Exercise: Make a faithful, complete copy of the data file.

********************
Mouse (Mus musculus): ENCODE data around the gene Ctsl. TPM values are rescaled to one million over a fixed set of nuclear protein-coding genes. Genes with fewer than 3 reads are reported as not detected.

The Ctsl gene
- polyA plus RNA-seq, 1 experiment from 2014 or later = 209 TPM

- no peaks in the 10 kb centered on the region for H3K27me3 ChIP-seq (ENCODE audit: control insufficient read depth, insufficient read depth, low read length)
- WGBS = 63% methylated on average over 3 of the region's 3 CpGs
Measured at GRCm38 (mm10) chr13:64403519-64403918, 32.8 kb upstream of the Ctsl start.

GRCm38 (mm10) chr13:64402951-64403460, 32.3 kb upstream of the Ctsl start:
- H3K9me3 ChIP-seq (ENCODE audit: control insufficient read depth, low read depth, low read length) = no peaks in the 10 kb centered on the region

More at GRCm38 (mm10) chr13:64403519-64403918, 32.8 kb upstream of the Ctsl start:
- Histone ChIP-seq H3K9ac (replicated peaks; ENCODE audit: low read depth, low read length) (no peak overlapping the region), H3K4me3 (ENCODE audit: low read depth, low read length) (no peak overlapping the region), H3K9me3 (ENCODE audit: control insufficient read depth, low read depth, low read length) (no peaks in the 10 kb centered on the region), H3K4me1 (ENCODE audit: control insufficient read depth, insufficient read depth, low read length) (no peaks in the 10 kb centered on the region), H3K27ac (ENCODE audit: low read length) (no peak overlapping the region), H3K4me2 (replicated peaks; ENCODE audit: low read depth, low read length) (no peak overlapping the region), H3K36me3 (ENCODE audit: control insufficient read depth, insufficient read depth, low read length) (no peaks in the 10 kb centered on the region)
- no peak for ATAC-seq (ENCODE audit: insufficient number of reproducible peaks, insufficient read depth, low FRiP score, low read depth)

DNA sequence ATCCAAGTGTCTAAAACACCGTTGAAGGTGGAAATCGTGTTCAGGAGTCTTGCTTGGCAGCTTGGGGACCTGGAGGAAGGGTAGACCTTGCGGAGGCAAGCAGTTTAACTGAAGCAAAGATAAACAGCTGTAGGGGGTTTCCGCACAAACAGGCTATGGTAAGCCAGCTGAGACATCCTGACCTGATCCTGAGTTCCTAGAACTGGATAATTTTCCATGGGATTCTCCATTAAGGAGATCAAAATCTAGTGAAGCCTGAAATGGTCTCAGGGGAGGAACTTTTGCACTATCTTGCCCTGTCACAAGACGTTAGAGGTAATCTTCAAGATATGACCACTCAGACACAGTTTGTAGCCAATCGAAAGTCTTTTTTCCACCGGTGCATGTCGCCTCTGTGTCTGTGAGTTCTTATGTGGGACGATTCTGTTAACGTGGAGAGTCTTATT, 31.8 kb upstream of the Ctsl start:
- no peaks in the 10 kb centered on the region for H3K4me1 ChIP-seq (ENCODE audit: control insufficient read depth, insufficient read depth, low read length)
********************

Mouse (Mus musculus): ENCODE data around the gene Ctsl. TPM values are rescaled to one million over a fixed set of nuclear protein-coding genes. Genes with fewer than 3 reads are reported as not detected.

The Ctsl gene
- polyA plus RNA-seq, 1 experiment from 2014 or later = 209 TPM

- no peaks in the 10 kb centered on the region for H3K27me3 ChIP-seq (ENCODE audit: control insufficient read depth, insufficient read depth, low read length)
- WGBS = 63% methylated on average over 3 of the region's 3 CpGs
Measured at GRCm38 (mm10) chr13:64403519-64403918, 32.8 kb upstream of the Ctsl start.

GRCm38 (mm10) chr13:64402951-64403460, 32.3 kb upstream of the Ctsl start:
- H3K9me3 ChIP-seq (ENCODE audit: control insufficient read depth, low read depth, low read length) = no peaks in the 10 kb centered on the region

More at GRCm38 (mm10) chr13:64403519-64403918, 32.8 kb upstream of the Ctsl start:
- Histone ChIP-seq H3K9ac (replicated peaks; ENCODE audit: low read depth, low read length) (no peak overlapping the region), H3K4me3 (ENCODE audit: low read depth, low read length) (no peak overlapping the region), H3K9me3 (ENCODE audit: control insufficient read depth, low read depth, low read length) (no peaks in the 10 kb centered on the region), H3K4me1 (ENCODE audit: control insufficient read depth, insufficient read depth, low read length) (no peaks in the 10 kb centered on the region), H3K27ac (ENCODE audit: low read length) (no peak overlapping the region), H3K4me2 (replicated peaks; ENCODE audit: low read depth, low read length) (no peak overlapping the region), H3K36me3 (ENCODE audit: control insufficient read depth, insufficient read depth, low read length) (no peaks in the 10 kb centered on the region)
- no peak for ATAC-seq (ENCODE audit: insufficient number of reproducible peaks, insufficient read depth, low FRiP score, low read depth)

DNA sequence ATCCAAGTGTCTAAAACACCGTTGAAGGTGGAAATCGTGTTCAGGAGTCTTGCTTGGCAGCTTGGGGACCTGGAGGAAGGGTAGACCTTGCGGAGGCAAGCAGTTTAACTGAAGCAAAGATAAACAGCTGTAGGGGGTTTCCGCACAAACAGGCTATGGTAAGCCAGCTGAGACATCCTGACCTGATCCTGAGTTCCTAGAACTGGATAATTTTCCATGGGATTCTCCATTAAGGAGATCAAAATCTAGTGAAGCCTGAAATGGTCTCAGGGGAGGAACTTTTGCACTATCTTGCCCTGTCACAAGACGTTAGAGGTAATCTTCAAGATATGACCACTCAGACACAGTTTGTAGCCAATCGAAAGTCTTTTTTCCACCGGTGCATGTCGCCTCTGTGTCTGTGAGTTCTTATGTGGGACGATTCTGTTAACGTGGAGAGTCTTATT, 31.8 kb upstream of the Ctsl start:
- no peaks in the 10 kb centered on the region for H3K4me1 ChIP-seq (ENCODE audit: control insufficient read depth, insufficient read depth, low read length)